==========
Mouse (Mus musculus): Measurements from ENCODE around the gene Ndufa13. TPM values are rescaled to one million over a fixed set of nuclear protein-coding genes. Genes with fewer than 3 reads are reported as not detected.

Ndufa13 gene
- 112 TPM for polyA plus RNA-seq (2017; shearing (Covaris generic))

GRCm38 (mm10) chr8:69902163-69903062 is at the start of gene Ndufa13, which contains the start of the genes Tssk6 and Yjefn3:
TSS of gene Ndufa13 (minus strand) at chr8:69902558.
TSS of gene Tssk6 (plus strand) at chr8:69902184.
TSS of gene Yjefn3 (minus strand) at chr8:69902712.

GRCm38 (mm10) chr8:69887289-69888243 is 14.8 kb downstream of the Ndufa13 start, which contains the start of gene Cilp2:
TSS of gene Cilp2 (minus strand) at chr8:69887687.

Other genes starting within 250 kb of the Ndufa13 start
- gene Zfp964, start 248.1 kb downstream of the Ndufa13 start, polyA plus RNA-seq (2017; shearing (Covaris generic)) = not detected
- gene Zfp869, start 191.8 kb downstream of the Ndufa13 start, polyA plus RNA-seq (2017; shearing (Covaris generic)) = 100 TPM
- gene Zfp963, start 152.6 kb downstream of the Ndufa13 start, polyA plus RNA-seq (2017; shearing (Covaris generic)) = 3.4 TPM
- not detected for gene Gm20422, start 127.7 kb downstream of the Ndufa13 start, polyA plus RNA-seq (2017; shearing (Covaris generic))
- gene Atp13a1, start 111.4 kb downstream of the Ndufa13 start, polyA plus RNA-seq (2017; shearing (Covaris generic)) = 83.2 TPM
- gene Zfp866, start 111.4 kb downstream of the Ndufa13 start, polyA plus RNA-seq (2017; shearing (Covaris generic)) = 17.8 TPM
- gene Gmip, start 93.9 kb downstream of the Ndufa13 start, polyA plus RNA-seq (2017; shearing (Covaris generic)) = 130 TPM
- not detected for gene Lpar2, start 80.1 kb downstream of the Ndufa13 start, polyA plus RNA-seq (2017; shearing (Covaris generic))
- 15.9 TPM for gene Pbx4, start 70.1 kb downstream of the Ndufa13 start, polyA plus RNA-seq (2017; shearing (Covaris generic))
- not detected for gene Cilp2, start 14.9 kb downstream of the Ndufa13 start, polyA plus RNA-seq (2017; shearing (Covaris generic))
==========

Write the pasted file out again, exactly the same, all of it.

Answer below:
Mouse (Mus musculus): Measurements from ENCODE around the gene Ndufa13. TPM values are rescaled to one million over a fixed set of nuclear protein-coding genes. Genes with fewer than 3 reads are reported as not detected.

Ndufa13 gene
- 112 TPM for polyA plus RNA-seq (2017; shearing (Covaris generic))

GRCm38 (mm10) chr8:69902163-69903062 is at the start of gene Ndufa13, which contains the start of the genes Tssk6 and Yjefn3:
TSS of gene Ndufa13 (minus strand) at chr8:69902558.
TSS of gene Tssk6 (plus strand) at chr8:69902184.
TSS of gene Yjefn3 (minus strand) at chr8:69902712.

GRCm38 (mm10) chr8:69887289-69888243 is 14.8 kb downstream of the Ndufa13 start, which contains the start of gene Cilp2:
TSS of gene Cilp2 (minus strand) at chr8:69887687.

Other genes starting within 250 kb of the Ndufa13 start
- gene Zfp964, start 248.1 kb downstream of the Ndufa13 start, polyA plus RNA-seq (2017; shearing (Covaris generic)) = not detected
- gene Zfp869, start 191.8 kb downstream of the Ndufa13 start, polyA plus RNA-seq (2017; shearing (Covaris generic)) = 100 TPM
- gene Zfp963, start 152.6 kb downstream of the Ndufa13 start, polyA plus RNA-seq (2017; shearing (Covaris generic)) = 3.4 TPM
- not detected for gene Gm20422, start 127.7 kb downstream of the Ndufa13 start, polyA plus RNA-seq (2017; shearing (Covaris generic))
- gene Atp13a1, start 111.4 kb downstream of the Ndufa13 start, polyA plus RNA-seq (2017; shearing (Covaris generic)) = 83.2 TPM
- gene Zfp866, start 111.4 kb downstream of the Ndufa13 start, polyA plus RNA-seq (2017; shearing (Covaris generic)) = 17.8 TPM
- gene Gmip, start 93.9 kb downstream of the Ndufa13 start, polyA plus RNA-seq (2017; shearing (Covaris generic)) = 130 TPM
- not detected for gene Lpar2, start 80.1 kb downstream of the Ndufa13 start, polyA plus RNA-seq (2017; shearing (Covaris generic))
- 15.9 TPM for gene Pbx4, start 70.1 kb downstream of the Ndufa13 start, polyA plus RNA-seq (2017; shearing (Covaris generic))
- not detected for gene Cilp2, start 14.9 kb downstream of the Ndufa13 start, polyA plus RNA-seq (2017; shearing (Covaris generic))